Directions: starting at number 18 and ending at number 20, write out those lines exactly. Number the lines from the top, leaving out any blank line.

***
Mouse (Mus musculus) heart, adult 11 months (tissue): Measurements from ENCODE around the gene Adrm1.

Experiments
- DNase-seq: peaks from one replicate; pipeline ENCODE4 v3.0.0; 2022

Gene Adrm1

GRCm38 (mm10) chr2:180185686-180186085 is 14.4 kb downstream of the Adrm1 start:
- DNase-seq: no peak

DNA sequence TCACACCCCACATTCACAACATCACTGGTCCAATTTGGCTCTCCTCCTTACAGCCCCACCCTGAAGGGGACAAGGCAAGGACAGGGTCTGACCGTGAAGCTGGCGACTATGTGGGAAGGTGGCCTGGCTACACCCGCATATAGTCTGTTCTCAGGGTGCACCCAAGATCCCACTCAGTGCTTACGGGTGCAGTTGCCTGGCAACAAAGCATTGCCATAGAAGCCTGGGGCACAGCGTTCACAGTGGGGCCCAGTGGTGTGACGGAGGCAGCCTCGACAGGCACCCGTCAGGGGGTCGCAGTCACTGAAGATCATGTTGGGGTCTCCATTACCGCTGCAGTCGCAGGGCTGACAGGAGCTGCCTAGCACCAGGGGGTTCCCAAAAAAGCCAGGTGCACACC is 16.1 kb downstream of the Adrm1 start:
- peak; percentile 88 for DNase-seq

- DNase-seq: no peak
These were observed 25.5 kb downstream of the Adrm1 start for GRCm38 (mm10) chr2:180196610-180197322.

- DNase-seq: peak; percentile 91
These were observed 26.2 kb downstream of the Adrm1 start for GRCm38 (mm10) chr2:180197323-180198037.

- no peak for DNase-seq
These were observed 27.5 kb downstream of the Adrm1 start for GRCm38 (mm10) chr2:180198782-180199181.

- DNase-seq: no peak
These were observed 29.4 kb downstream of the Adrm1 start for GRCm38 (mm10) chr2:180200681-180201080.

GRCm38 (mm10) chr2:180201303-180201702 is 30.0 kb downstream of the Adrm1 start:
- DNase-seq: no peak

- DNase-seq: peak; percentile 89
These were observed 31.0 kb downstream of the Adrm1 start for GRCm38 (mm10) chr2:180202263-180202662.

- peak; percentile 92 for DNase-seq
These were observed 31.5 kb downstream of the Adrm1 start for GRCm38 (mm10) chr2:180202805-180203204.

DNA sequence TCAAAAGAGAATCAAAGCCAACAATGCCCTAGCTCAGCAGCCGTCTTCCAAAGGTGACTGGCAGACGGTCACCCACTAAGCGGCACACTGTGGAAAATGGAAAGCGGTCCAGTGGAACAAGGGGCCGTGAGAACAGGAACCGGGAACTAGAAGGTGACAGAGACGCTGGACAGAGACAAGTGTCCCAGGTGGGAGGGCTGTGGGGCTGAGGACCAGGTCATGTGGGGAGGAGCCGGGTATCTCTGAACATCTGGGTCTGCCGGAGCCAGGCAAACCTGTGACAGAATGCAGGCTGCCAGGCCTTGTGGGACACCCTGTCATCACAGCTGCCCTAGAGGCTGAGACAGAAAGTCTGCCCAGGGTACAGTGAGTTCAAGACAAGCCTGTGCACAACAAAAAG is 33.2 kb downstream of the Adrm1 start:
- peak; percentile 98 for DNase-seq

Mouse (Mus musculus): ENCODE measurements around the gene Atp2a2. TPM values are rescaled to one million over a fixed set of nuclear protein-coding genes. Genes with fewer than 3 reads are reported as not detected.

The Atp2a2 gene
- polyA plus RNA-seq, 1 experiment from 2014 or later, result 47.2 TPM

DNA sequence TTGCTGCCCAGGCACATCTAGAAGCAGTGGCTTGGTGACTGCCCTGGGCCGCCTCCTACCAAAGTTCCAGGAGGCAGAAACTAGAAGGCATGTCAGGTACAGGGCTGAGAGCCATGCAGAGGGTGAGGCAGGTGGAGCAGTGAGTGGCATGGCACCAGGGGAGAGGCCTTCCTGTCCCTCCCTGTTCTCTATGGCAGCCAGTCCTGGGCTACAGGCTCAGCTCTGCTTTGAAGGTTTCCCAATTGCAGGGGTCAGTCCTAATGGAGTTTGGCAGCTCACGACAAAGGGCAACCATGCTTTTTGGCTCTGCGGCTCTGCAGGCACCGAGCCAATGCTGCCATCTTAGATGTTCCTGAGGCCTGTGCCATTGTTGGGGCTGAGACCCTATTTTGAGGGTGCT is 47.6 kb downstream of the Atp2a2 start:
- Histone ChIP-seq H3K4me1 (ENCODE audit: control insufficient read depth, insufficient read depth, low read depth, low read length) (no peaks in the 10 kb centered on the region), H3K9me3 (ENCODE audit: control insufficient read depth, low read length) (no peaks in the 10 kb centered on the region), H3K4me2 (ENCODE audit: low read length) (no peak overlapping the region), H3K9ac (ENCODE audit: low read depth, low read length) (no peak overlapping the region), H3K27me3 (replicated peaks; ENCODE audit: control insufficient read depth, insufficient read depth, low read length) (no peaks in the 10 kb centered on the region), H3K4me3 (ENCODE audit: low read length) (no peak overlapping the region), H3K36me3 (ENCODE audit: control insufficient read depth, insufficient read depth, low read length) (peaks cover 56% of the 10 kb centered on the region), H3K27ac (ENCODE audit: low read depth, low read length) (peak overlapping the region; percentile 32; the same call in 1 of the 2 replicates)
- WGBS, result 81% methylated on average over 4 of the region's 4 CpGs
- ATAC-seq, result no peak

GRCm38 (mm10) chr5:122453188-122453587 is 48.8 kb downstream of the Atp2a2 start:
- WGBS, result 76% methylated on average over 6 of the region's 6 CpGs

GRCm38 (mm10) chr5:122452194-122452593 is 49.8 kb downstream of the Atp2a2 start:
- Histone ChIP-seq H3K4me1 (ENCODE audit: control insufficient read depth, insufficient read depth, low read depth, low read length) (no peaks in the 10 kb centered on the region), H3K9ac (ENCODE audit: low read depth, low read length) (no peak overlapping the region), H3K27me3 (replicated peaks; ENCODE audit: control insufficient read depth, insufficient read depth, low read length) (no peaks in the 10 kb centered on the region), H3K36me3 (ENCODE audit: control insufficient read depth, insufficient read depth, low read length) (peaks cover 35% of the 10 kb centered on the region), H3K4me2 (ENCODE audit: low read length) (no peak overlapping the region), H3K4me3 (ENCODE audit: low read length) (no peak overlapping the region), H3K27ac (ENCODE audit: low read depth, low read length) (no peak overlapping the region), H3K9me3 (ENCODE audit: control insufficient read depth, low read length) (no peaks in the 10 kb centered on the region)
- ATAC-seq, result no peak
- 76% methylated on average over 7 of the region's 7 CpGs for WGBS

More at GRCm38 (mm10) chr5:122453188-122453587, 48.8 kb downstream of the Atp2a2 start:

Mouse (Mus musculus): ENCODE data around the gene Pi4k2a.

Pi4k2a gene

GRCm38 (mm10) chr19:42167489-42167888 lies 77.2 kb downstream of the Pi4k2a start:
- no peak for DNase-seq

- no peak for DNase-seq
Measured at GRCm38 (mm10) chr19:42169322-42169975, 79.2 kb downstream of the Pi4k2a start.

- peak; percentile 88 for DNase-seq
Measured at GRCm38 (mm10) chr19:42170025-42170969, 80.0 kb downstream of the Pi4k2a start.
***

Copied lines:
- DNase-seq: no peak

- DNase-seq: peak; percentile 89
These were observed 31.0 kb downstream of the Adrm1 start for GRCm38 (mm10) chr2:180202263-180202662.